Kobeleski's initial disbelief is lured into paranoia by Ohlinger's calm statement of fact.  He has an answer for everything.  He's chosen this point in time to come clean because of a death sentence via cancer.  He has the casing from the fatal bullet he shot from the grassy knoll.  His final quest, to find the Marine sniper squad (trained to assassinate Castro) leader who ordered the hit, John Seymour (Jack Tate), also becomes Ron's. The assassin and his confessor travel to Dealey Plaza ('never met him' Ohlinger says of Oswald) and visit the gun shop where Ohlinger purchased his weapon.  In the most "Blair Witch-like" moment, Kobeleski's camera lurches around when Walter and fellow ex-Marine Jimmy Jones (Bay of Pigs survivor Jared McVay) use him for target practice ('You talk to Walt.  He knows all the secrets,' Jimmy tells Ron).  Ron begins to suspect he's under surveillance at home, but a visit to Walter's ex-wife (Kate Williamson, "Dahmer") begins to make Ron doubt Walter's claims.  When the duo travel to Washington D.C., Ron is horrified to discover he may have been empowering a delusional nutcase.  Or has he?

Burger and his digital video director of photography Richard Rutkowski ("Chelsea Walls") painstakingly maintain Ron's viewfinder POV, with a few concessions to Ron's home surveillance cameras, throughout.  As in the 1947 Raymond Chandler noir, "Lady in the Lake," we see our hero rarely, via his reflection, although his voice is a constant presence. Barry, who is on screen for the large percentage of the film, demands attention.  Resembling actor John Mahoney wearing half-tinted aviator shades which partially obscure his eyes, Barry speaks in a quiet, steady monotone.  His delivery is key to the film's suspense, which Barry builds and ebbs with the pacing of his speech, most effectively at the grassy knoll where he recounts JFK's assassination and his escape.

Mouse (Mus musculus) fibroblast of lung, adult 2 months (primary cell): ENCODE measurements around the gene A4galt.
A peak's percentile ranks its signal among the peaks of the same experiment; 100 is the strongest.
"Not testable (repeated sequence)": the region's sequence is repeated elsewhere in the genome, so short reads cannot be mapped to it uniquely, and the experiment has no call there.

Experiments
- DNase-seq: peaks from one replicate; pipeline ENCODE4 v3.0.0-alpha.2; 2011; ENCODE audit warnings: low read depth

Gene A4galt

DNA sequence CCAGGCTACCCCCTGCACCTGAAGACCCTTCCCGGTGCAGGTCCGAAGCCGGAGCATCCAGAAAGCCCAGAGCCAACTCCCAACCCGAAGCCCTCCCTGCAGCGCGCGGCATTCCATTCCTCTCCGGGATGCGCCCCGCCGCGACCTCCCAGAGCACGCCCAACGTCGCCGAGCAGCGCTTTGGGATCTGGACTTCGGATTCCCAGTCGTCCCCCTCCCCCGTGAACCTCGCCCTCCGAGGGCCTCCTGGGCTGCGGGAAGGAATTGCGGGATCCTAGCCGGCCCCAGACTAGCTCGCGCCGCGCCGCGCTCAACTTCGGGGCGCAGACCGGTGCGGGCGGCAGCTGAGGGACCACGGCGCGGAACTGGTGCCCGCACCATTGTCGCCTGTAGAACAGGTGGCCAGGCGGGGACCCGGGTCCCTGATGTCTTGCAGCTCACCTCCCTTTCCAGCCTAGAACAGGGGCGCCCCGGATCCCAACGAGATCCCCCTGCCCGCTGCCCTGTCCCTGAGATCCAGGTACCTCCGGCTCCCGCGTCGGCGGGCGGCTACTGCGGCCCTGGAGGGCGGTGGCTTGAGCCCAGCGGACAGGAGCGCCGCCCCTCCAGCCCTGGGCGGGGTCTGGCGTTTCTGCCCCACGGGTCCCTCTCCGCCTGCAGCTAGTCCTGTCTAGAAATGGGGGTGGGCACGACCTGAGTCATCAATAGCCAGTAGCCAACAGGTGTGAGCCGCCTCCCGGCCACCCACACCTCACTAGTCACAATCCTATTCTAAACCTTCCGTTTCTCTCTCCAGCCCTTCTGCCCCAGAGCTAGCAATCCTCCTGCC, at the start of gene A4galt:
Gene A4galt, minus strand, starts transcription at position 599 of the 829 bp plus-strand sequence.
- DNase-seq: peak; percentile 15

Burger's well written script plays off our natural inclination to believe in conspiracy.  As Walter demonstrates to Ron how he aimed his shot, Ron asks 'No one saw you?'  'There was no one around.'  'That was lucky.'  'Who says it was luck?'  Ohlinger's character is handily given motivation with one statement - 'You kill the most powerful man in the world, I'd say that makes you the most powerful.'  Burger neatly seesaws Kobeleski's world between belief and doubt in his subject with paranoia an appropriate response either way.

Burger's economical story telling becomes a bit too helter skelter as he rushes to a hasty climax, but "Interview with the Assassin" will keep you guessing right up to its post-finale character history.

B+